Friday, December 04, 1998
New study questions need for circumcision
Tom Arnold National Post
The often cited benefit of circumcising newborns to reduce the risk of severe kidney and bladder infections is much lower than previously reported, according to a major Canadian study to be published tomorrow in a leading international medical journal.
The three-year study of more than 58,000 Canadian male infants indicates circumcision in newborn boys does lower the risk of urinary tract infections, but concludes that earlier studies suggesting infection rates are up to 39 times higher for uncircumcised children are vastly overestimated.
"It does lower the risks of urinary tract infection during the first three years of life, but the effect is not as dramatic as other studies have previously suggested," said Dr. Teresa To, a University of Toronto associate professor and lead author of the study. "Other studies have said that uncircumcised boys have a risk of urinary tract infection ranging from about five times to 39 times higher than circumcised boys.
A lower risk of urinary tract infections in the bladder and kidneys is one of the most common reasons to support circumcision of newborns.
"So this is a very important piece of news," added Dr. To of the Hospital for Sick Children's population health sciences research program.
The study concludes that uncircumcised infants have a 3.7 times greater risk of being admitted to hospital with an urinary tract infection than circumcised infants.
Dr. To's research appears in the Dec. 5 edition of The Lancet.
The study also found hospital admissions for urinary tract infections in healthy boys is extremely low, said Dr. To. "Almost nearly 200 boys would have to go through circumcision in order to prevent one admission for urinary tract infection."
The study suggests 195 circumcisions would need to be performed to prevent one hospital admission for urinary tract infection in the first year of life, a rate of less than 1%.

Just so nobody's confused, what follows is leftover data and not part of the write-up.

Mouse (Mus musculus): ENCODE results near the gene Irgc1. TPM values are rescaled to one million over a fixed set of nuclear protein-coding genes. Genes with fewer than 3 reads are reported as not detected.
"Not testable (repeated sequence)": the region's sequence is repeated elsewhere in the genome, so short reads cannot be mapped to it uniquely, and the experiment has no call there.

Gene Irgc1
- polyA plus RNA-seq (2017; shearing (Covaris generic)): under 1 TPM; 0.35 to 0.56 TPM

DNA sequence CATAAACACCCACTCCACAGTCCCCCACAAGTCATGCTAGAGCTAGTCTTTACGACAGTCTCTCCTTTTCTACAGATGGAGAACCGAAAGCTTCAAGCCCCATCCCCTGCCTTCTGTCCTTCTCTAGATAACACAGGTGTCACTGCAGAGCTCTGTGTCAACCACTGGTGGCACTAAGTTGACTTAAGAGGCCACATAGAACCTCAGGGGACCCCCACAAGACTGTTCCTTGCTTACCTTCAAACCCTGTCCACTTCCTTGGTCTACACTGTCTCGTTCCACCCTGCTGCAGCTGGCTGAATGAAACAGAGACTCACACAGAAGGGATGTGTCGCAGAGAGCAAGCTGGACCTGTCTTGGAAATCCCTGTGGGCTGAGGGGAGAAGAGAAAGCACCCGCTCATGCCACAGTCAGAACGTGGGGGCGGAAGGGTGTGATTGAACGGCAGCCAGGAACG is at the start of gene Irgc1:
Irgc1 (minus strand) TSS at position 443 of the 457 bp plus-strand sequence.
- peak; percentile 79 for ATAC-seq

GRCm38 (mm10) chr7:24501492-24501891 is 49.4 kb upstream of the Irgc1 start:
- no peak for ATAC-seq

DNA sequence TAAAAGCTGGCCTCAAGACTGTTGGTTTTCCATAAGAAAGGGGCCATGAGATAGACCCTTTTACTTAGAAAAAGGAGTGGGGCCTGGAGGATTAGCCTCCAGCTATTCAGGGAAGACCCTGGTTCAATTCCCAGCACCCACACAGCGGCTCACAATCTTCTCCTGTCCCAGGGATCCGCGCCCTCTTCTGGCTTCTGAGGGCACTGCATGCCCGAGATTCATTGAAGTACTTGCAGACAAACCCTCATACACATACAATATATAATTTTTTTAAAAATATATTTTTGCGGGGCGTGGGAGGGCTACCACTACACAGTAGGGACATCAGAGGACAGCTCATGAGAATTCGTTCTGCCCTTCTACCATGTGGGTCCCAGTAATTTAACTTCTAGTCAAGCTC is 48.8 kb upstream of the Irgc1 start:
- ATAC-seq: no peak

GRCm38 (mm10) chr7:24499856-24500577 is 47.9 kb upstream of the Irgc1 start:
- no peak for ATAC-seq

The study included 58,434 males who were born between April 1993 and March 1994. They were followed for three years to determine if they required hospitalization for a urinary tract infection. Some 29,217 babies were circumcised before the age of one month and were each matched to an uncircumcised boy with the same date of birth. During the follow-up period, 83 circumcised boys were admitted, in comparison to 245 uncircumcised infants.
"I'm in agreement with the findings," Dr. Doug McMillan, chairman of the foetus and newborn committee for the Canadian Paediatric Society.
The Canadian Paediatric Society has found the only benefit to circumcision --Êa procedure that involves cutting away the inner and outer layer of foreskin -- is a reduced risk of urinary tract infection, but it has argued that it afflicts less than 2% of males and can be treated with antibiotics.
"There is no need for a routine circumcision, but we would respect the rights of parents to make an informed decision," added Dr. McMillan, professor of paediatrics at the University of Calgary.
Last year, a study led by Hospital for Sick Children researchers demonstrated that not only do male infants feel pain during circumcision, but they remember that pain six months later when receiving their routine vaccination.
Circumcision remains controversial, but it is still a common procedure. About 30% of male infants in Canada are circumcised annually.
The main reason for circumcision is so newborns will match their father or brothers.
About one in six boys and men in the world has been circumcised, in most cases for religious reasons.
Circumcised (29,217 boys) Uncircumcised (29,217 boys)
Hospital Cumulative Hospital Cumulative infection rate infection rate
Age admissions (per 1,000) admissions (per 1,000)
1 month 10 0.34 45 1.54
2 months 22 0.75 95 3.25
3 months 30 1.08 126 4.31
6 months 42 1.44 172 5.89
9 months 51 1.75 192 6.57
1 year 55 1.88 205 7.02
3 years 84 2.96 247 8.75
The Lancet, Dec. 5, 1998
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